- If a car seat is visibly damaged, cracked or features any other flaws, you should replace it.
- Never use a car seat that was recalled. You can check the last decade of recalled models on The National Highway Traffic Safety Administration’s website.
Rear-Facing Car Seat
Infants should be cozily installed in a rear-facing car seat until they reach at least 1 year of age. Research has shown that rear-facing seats are the absolute safest option for delicate newborns, and should be used for as long as possible, which for some car seats may be up to age 3. To find out the weight and height restrictions for your rear-facing car seat, check with the manufacturer of your seat.
Forward-Facing Car Seat
Once children outgrow their rear-facing car seats, they should be moved to a forward facing seat. Typically, children should remain in a car seat until they are about 7 years old, or until they reach the size limits.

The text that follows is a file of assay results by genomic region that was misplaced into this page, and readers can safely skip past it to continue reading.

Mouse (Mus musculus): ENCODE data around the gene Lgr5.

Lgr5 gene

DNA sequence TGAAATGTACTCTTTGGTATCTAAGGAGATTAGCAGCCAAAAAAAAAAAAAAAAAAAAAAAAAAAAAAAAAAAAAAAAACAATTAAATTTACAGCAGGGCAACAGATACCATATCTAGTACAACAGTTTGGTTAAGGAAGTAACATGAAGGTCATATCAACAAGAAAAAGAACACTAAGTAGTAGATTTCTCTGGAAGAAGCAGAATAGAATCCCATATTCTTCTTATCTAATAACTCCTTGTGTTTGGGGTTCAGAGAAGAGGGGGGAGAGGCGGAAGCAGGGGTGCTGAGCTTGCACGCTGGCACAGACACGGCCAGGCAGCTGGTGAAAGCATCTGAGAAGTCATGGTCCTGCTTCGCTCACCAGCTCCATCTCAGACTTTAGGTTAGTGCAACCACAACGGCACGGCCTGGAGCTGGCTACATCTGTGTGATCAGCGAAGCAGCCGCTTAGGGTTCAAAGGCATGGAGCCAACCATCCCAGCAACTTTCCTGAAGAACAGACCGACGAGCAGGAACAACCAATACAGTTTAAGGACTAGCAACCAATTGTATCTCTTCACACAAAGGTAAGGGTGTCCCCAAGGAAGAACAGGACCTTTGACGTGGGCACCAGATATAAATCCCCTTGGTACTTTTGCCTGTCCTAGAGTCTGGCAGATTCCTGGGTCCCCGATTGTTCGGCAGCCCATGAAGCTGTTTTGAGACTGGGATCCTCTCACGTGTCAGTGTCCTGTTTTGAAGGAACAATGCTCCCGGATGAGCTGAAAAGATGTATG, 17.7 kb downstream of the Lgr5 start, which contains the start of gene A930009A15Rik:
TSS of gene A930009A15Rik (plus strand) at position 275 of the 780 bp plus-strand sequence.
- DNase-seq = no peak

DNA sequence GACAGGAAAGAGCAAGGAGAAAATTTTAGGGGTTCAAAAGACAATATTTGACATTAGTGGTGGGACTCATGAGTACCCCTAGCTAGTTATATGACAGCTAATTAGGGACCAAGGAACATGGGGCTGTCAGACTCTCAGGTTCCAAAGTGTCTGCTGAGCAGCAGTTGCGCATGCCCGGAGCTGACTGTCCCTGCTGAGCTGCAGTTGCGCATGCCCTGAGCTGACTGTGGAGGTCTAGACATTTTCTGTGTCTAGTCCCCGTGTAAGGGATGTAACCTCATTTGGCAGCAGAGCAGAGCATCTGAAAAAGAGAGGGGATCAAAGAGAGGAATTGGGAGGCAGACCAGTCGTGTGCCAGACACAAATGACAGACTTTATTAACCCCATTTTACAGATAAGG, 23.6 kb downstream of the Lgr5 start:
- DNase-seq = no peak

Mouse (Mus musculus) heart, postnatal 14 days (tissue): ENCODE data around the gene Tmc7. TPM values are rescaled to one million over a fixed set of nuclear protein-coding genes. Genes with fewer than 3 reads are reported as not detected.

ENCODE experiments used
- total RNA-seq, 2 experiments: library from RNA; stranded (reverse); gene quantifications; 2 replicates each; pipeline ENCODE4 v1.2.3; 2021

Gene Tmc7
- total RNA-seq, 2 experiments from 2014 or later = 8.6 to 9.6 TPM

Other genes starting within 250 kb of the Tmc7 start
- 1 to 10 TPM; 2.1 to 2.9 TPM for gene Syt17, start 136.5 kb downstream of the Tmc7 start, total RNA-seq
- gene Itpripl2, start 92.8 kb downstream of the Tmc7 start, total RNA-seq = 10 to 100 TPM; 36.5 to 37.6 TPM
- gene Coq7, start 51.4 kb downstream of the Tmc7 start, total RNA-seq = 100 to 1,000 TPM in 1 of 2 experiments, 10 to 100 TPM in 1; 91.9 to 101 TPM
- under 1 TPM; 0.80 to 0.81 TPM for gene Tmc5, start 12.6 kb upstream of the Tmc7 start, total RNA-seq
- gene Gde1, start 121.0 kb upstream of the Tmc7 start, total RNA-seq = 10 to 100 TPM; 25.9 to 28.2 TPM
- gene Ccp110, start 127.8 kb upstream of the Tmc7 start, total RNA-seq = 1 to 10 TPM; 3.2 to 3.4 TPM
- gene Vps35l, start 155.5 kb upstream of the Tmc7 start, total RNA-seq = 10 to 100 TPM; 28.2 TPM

Children should then use booster seats until they are able to sit with the vehicle’s seat belt comfortable across their lap and chest. Most children can safely use standard safety belts once they reach 4 feet 9 inches in height, or between 8-12 years old.
Defective Car Seats
- Cuts, scrapes and bruises
- Concussions and skull fractures
- Choking hazards
- Ejection from the car seat, or the car seat’s ejection from the vehicle
It only takes one defective design flaw to reduce or eliminate the protective capacity of a car seat. Some examples of past problems with recalled seats include:
- Defective buckles may come undone upon impact or allow the child to unfasten it.
- Defective chest clips can break on impact or allow the child to unfasten them